The Mississippi Legislature in a public forum was asked to take on the malpractice crisis. The forum was of the insurance, business and medical industries. The trial lawyers call the statements at the meeting that he did not attend half truths and exaggerations. There was a special committee formed to deal with tort reform. The panel will reconvene on August 14. A member of that committee was at the meeting at told the audience that the members are serious about finding a solution.
Nevada passed unanimously tort reform for $350,000 non-economic damages. Also passed was a $50,000 damage limit for the physicians working on acute trauma. This does not extend to their offices when they follow-up a patient. The trauma center has enough support until August 27. It is unknown if their is any support past that date. The legislation also allows for exceptions to the caps for gross malpractice or clear and convincing evidence that the damage should exceed the cap. I wonder what those words mean. To me, they are vague enough to get the cap thrown out as unconstitutional or to get more money in most cases. The OBs have not started to take more patients since their malpractice premiums are predicated on how many deliveries they do. The Governor, who pushed hard for the bill, signed it into law. Top
The California Medical Association has withdran its opposition to the legislation that will allow more physician information to be published. The Board would have to prioritize its investigations as to patients that have died or harmed as a result of perceived misconduct. This takes the Board out of the mode of looking at physicians who practice alternative medicine as a priority. The Board can only publish settlements if the physician is in a low risk specialty and has three or more settlements in a ten year period. Those physicians in high risk specialties would need four or more settlement to trigger disclosure. The settlements are future, not past. The only ones not at all happy with the compromise is the insurance companies who believe that physicians will now avoid settlements and go to court more often. Top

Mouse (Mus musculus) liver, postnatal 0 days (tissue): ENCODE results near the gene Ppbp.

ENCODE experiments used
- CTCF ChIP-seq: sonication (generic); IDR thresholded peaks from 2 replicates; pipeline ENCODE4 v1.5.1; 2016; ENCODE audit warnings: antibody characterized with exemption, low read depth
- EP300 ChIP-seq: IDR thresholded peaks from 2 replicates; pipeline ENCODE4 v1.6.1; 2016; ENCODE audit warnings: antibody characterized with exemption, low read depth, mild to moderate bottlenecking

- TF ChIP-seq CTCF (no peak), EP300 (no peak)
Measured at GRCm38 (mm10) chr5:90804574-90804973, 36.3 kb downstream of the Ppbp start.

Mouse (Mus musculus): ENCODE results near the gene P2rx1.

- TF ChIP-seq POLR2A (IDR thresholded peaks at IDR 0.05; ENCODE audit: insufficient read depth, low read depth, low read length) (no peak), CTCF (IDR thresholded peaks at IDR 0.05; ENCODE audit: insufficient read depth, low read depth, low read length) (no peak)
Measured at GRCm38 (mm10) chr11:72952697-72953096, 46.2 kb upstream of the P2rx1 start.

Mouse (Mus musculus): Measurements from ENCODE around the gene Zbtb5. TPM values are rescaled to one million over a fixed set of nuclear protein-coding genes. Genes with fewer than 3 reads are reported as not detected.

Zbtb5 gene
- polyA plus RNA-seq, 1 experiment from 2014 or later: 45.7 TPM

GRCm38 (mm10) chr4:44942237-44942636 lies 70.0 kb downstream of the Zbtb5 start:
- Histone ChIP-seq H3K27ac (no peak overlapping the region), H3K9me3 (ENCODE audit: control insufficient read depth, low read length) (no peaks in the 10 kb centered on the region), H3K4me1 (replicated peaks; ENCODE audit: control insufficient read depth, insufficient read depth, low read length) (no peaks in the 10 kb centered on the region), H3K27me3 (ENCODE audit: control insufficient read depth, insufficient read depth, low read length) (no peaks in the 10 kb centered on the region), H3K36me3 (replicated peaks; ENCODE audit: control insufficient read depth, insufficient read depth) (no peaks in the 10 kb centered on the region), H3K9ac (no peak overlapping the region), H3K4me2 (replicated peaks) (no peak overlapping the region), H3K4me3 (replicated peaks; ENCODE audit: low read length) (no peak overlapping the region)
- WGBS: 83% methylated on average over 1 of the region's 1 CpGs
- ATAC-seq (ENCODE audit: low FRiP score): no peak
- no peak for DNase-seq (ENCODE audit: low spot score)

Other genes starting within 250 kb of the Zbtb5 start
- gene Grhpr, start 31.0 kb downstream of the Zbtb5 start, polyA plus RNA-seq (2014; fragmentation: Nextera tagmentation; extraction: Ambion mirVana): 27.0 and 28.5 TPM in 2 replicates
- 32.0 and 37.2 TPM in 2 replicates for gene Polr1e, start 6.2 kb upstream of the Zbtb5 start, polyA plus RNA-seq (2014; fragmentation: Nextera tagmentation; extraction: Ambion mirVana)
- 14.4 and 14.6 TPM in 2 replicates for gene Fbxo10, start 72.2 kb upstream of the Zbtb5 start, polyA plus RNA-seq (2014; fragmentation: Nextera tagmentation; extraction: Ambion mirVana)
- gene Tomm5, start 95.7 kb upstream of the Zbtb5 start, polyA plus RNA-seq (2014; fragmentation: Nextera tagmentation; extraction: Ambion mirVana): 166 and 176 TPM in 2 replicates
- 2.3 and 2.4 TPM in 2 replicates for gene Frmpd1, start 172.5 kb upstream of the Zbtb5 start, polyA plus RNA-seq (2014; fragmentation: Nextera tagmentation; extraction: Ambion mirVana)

David Arndt, MD had his license suspended by the Massachusetts Medical Board for leaving a patient in the middle of a spinal fusion operation in order to make a bank deposit. The anesthesiologist reported the incident to the hospital which immediately suspended the surgeons privileges and reported the incident to the Board.
Dr. Gary Lustgarten, a neurosurgeon, had his license revoked by the North Carolina Board for his testimony in a malpractice case. The Board chastised the physicians for misstating the standard of care in a neurosurgical case and that the defendant falsified records, when no evidence existed that such occurred. The Board stated that giving testimony falls within the state practice of medicine standard. This could keep other physicians from testifying, but it shouldn't if they stick to the truth. Other physician sin the past have been disciplined by their Boards for their testimony. This has been upheld in the courts. Dr. Lustgarten did not show for the hearing on his license since he practices in Florida and has no intention of practicing in North Carolina.
The Florida Pharmacy Board is investigating the pharmacies in west Palm beach. A psychiatrist, Dr. George Kubski, had prescribed over 19,000 pills for a 30 year old female who died of a drug overdose. The investigation will center on why the pharmacies did not question the amounts and types of pills prescribed. Dr. Kubski has had his license suspended by the state. Top
In May the CMS discussed in a preliminary rule the physician on call question. The CMS has now delayed the final rule regarding this question. Top
WE HAVE LIFT-OFF!! On August 14, the final privacy regs
were released on the Federal Register. The consent requirement is
gone. However, the notice of privacy practices will need to be signed at
the first face to face or electronic visit or a notice in the record as to why
it wasn't signed. The minimum necessary requirement for treatment, payment, or health
care operations is gone. The notice of privacy practices is in but is much
kinder and gentler than its consent cousin. (Whoops, wrong Bush). Patients
must give specific authorization before disclose of health information for
non-routine things such as marketing or release of information to employers.
These disclosures would require telling a patient about all of them if the
patient asks. The patient still has the right to access their own information
and to REQUEST an amendment to the information. The entire document is 440
pages in length and more detail will come out as we read it more
DISCLAIMER: Although this article is updated periodically, it reflects the author's point of view at the time of publication. Nothing in this article constitutes legal advice. Readers should consult with their own legal counsel before acting on any of the information presented.